One of the easiest maintenance tasks you can do for your own car is to change its oil. We don’t want to put ourselves out of a job, but once you learn how to do it, you might never pay someone else to do it again.
Follow these steps for a simple DIY oil change.
Gather Your Tools and Materials
Socket or box end wrench
Oil filter wrench
Oil drain pan
Jack and jack stands or ramps
New oil filter
New drain plug washer (depends on vehicle)
Prepare Your Vehicle
Check your owner’s manual to make sure you get the right kind and the right amount of oil for your vehicle. Buy the oil and new oil filter.
Make sure your engine is warm, but not too hot. You want the oil to flow easily but not burn you. Gather all the necessary tools and raise your car, if needed.
Locate the oil filter and drain plug. The oil filter may be bottom-mounted near the oil plug or it could be top-mounted in the engine. Place your oil drain pan under the drain plug leaving room for the oil to stream out at an angle.Remove the oil filler cap (this is in the engine) to allow faster oil flow.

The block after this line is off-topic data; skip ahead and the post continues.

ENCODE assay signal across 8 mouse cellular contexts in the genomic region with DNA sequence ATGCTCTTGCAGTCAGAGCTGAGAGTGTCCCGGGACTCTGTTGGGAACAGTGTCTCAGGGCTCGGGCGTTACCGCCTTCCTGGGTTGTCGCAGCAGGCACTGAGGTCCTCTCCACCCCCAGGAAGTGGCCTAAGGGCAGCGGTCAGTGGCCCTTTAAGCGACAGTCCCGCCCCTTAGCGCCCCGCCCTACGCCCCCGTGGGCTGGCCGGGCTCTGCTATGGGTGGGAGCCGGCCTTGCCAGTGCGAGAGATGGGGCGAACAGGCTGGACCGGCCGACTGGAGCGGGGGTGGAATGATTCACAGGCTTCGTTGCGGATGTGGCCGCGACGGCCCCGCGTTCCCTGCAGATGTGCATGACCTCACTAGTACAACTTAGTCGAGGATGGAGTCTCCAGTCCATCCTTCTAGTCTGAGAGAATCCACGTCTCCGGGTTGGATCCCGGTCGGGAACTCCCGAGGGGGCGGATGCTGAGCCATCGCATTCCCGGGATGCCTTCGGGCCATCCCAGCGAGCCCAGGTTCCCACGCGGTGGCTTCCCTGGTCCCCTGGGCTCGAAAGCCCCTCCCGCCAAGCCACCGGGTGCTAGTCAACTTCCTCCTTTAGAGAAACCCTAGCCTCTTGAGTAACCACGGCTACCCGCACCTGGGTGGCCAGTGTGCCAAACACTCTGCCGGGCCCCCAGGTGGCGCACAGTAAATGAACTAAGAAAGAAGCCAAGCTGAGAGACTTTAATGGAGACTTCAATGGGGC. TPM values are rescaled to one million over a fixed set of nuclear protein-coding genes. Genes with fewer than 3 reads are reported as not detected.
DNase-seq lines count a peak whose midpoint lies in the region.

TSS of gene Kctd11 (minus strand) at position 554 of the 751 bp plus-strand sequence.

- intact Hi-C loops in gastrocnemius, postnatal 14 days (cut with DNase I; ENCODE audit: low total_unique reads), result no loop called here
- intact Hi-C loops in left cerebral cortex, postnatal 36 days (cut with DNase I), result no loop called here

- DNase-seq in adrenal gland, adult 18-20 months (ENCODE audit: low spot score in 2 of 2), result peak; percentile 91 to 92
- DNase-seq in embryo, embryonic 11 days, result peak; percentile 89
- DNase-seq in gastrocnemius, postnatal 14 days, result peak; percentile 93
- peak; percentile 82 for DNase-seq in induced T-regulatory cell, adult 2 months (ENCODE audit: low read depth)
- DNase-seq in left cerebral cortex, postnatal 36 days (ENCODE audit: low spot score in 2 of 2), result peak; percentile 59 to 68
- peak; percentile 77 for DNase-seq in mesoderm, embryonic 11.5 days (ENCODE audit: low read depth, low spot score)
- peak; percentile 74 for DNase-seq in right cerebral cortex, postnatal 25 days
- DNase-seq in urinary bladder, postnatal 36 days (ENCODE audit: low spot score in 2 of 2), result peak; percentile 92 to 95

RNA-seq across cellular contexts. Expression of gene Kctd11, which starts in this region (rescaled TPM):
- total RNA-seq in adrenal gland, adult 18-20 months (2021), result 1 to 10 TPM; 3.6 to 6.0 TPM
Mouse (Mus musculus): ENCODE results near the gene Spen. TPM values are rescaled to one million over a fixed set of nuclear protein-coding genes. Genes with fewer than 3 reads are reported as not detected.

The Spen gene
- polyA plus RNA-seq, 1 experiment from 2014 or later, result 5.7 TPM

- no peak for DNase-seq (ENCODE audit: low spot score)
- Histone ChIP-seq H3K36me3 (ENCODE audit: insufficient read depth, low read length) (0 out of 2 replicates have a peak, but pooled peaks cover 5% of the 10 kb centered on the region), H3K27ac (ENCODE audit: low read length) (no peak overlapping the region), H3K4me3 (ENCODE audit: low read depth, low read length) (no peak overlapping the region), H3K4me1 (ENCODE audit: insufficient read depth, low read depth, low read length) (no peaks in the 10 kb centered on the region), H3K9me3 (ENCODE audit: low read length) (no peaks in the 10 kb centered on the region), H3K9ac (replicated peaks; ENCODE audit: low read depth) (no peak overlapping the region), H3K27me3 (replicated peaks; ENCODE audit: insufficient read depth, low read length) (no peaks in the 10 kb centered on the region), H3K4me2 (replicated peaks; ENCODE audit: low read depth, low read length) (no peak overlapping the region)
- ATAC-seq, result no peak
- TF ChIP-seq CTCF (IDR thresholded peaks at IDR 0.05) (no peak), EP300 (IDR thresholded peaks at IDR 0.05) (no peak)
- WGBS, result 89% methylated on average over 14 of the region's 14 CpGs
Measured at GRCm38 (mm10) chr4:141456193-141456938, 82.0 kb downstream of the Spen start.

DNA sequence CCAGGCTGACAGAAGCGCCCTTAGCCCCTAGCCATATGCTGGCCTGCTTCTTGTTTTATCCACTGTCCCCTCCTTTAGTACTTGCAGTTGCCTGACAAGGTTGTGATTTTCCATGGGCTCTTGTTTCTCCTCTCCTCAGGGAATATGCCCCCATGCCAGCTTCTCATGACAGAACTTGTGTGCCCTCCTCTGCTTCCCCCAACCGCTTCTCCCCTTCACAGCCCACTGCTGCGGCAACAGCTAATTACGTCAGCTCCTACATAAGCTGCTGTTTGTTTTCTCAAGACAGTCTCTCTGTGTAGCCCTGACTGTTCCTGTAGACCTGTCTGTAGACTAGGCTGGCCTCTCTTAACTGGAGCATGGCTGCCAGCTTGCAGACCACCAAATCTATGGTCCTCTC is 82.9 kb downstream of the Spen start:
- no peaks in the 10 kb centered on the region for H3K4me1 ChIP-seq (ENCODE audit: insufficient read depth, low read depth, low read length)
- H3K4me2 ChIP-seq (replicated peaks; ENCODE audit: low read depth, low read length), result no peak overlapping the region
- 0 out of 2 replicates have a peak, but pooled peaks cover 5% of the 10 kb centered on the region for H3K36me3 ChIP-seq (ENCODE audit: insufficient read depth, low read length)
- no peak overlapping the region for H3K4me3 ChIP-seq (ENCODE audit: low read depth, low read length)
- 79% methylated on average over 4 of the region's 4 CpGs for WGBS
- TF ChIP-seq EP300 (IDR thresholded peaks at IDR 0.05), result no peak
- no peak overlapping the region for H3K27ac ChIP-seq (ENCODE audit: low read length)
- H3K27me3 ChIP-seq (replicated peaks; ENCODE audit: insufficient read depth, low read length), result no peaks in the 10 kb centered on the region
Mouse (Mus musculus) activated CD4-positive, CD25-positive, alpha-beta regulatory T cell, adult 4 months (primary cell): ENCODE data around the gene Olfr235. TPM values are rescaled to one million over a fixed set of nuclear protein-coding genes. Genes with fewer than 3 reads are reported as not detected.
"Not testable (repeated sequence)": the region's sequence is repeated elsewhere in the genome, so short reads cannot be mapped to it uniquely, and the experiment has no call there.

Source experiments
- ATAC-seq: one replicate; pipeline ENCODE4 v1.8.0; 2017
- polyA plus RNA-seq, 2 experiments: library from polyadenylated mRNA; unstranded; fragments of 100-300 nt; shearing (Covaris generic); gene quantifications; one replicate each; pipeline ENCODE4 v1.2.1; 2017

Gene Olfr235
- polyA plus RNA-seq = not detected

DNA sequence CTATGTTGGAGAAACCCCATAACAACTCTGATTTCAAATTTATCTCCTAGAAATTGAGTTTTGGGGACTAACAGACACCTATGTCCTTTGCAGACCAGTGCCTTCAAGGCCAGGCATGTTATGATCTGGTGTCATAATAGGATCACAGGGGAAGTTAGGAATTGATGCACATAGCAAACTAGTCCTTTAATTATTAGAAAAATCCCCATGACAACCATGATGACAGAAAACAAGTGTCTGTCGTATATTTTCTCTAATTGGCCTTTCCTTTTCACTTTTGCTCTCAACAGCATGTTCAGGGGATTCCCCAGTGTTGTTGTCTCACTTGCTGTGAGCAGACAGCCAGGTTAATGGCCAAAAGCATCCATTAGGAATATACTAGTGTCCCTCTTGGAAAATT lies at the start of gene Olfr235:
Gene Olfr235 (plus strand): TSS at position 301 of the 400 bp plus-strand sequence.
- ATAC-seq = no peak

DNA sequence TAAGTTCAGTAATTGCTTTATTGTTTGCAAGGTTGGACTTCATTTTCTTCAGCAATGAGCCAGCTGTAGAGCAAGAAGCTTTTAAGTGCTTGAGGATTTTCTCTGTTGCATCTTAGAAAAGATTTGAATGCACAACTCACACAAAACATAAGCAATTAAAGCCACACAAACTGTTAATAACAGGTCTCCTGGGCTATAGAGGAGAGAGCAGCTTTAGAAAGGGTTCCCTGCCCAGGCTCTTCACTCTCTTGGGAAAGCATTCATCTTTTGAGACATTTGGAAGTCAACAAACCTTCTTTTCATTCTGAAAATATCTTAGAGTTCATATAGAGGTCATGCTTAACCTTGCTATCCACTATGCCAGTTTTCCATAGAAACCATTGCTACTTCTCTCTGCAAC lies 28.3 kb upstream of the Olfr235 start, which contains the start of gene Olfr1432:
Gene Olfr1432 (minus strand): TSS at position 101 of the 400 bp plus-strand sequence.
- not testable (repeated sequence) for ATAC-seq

Put on your gloves and remove the oil drain plug slowly and try to keep your hands away from the oil stream. Also, try not to drop the plug into the oil pan. If you need a new drain plug washer, this is when you would put it on the drain plug.
Cleaning Up Your Mess
Once the oil has finished draining, replace the drain plug and tighten it with your wrench. If you tighten it as much as you can just using your wrench, it should be tight enough.
Move the oil drain pain under the oil filter and remove the oil filter using the filter wrench. You will make a mess at this point. Pour the excess oil out of the filter into the drain pan.
Use a clean rag or paper towel to clean any oil from the filter sealing surface.
Dab a small amount of new oil onto the new filter’s o-ring and install the new filter. You can take your gloves off for extra grip. You may be able to tighten it enough without using any tools.
Using your funnel, slowly pour the new oil into the engine. Add one quart less than recommended at first. Then start the engine and look for any leaks. If everything looks good, lower your car, if needed.
Check the oil level and add more, if needed.
Many auto parts store will accept used oil at no charge.
There you have, you can now change your own oil. It's a messy job, but somebody has to do it! If you’re more of a visual learner, watch this video from Edmunds.com to see an oil change in action. If nothing else, bring your vehicle into Nissan of Clinton, and we'll do all of the dirty work for you!